The jury in Harvey Weinstein’s rape trial appeared deadlocked as they headed into the second week of deliberations, but one legal expert believes that the explosive trial is set to reach its conclusion on Monday.
Jurors in the New York City trial have been deliberating on several charges of rape against the disgraced movie mogul and asked a judge on Friday if they could be deadlocked on the top charges while returning verdicts on the lesser counts.
As Michael Bachner told Page Six, the questions from the jury seemed to indicate that deliberations were nearing an end.
“It sounds to me, based upon the deadlock note and the fact they’ve indicated they’ve reached a verdict to some counts, I think we should be expecting a verdict on Monday,” said Bachner, a defense attorney who was not working on the Weinstein case. “Either a partial verdict, where the jury says we can’t come to a conclusion on the undecided counts, or there’s going to be a full verdict. There will be a verdict on Monday based upon the notes.”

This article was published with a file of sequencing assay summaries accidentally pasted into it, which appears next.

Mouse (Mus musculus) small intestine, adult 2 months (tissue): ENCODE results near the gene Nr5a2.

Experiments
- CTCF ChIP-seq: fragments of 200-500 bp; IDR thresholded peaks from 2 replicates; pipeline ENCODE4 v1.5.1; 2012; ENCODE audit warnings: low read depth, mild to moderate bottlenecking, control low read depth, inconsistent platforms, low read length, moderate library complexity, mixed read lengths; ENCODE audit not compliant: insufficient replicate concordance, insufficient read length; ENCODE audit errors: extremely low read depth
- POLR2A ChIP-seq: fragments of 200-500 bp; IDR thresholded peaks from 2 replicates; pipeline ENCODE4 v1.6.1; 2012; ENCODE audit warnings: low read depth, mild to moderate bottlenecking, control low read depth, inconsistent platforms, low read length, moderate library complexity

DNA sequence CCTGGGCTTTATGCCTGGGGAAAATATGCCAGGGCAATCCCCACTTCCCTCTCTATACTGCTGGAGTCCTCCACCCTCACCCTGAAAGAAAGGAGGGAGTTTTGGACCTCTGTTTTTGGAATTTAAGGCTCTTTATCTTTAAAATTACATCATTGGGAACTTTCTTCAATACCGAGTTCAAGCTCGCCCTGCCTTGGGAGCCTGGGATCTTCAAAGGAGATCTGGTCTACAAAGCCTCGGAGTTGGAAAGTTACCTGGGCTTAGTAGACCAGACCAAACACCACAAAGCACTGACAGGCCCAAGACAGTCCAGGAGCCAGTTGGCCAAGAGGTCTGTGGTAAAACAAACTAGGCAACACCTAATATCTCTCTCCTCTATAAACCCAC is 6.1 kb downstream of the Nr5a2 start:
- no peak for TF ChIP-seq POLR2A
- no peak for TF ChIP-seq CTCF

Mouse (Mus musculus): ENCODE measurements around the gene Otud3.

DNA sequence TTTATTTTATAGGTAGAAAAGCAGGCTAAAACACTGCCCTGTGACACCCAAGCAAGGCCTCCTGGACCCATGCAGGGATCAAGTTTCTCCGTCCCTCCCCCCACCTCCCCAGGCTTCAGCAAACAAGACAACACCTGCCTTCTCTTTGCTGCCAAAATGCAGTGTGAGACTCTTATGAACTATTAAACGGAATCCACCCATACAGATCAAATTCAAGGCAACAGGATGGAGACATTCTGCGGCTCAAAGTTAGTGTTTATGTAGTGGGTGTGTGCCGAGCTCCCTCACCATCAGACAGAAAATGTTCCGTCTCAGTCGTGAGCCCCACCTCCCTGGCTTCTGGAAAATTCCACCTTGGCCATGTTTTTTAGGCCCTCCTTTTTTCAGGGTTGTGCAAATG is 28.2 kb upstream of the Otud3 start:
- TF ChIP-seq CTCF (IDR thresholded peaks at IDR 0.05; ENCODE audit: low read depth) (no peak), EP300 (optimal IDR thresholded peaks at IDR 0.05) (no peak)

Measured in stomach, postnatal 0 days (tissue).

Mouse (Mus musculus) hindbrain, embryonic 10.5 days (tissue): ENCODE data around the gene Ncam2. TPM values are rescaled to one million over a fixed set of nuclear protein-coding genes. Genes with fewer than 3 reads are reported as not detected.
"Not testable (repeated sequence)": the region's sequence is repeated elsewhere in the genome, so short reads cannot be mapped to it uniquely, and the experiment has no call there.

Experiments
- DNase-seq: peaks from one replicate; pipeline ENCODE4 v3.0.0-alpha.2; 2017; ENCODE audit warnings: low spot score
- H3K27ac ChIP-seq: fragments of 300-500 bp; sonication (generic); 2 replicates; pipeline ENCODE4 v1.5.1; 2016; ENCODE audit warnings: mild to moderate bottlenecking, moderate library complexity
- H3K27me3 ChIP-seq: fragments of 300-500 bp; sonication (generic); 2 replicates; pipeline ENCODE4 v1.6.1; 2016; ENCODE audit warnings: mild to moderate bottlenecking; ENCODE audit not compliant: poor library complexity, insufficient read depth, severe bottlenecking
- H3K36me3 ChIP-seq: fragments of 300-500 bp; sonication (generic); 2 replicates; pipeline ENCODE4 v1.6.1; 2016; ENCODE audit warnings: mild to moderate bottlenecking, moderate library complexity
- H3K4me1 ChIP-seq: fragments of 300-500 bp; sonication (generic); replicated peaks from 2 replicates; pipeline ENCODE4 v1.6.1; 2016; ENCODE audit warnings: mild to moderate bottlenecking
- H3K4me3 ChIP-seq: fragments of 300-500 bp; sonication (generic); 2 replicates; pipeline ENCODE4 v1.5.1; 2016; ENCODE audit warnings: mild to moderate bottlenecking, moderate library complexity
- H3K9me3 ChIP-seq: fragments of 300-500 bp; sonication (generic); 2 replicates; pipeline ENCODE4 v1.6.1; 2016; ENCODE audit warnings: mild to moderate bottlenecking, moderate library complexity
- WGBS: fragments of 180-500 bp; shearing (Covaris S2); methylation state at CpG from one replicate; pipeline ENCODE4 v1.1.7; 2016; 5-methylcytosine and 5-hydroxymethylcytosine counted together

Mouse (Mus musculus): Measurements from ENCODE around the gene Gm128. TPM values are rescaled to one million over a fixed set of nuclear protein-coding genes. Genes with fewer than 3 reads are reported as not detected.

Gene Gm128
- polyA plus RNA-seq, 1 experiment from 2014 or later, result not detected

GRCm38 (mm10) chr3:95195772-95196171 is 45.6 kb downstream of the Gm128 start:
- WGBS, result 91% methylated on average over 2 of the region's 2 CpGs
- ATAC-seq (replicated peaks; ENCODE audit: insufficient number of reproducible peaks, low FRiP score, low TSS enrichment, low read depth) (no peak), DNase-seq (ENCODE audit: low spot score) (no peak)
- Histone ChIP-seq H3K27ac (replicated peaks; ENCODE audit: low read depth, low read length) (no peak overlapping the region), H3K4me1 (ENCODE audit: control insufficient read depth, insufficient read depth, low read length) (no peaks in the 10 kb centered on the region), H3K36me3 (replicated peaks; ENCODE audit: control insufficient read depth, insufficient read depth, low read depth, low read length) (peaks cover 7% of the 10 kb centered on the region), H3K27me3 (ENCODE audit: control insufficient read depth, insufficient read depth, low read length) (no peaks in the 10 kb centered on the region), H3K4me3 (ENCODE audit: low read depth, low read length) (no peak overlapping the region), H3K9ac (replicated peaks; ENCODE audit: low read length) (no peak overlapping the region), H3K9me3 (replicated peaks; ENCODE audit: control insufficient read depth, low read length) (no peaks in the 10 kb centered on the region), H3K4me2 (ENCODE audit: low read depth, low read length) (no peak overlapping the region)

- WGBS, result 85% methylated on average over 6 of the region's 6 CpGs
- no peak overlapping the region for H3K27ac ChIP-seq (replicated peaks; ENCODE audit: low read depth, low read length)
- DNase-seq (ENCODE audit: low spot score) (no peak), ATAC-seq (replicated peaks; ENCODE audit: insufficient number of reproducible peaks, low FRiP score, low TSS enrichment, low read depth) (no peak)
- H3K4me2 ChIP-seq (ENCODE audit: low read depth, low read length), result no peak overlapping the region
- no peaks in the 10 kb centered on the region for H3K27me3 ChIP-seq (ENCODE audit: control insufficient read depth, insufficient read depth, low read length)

The jury appeared to be stuck on the charges of predatory sexual assault, which require them to believe that Weinstein raped former The Sopranos actress Annabella Sciorra as well as one of the other major allegations — that he forcibly performed oral sex on Miriam Haleyi or raped Jessica Mann. If convicted of this aggravated charge, Weinstein could be sentenced to life in prison.
As Buzzfeed News noted, Weinstein could still face significant time behind bars if convicted on the other individual charges. If the jury believes Haley’s allegations, Weinstein can be found guilty of criminal sexual acts in the first degree, which would carry a sentence of at least five years and up to 25 years in prison. The jury could also find him guilty of first- or third-degree rape if they believe Mann’s allegation, which would carry a sentence of up to 25 years for the greater charges and up to four years in prison for the lower.
The statute of limitations had run out on Sciorra’s allegation, but her testimony was critical to the predatory sexual assault charge.
Bachner said the jury’s questions about the predatory sexual assault charge likely means they have already found him guilty of one of the lesser charges.
“Assuming for a moment the jury’s note means they have reached a verdict as to some of the lesser charges. If that verdict was not guilty, there would be no reason to consider the testimony of Annabella Sciorra,” he said.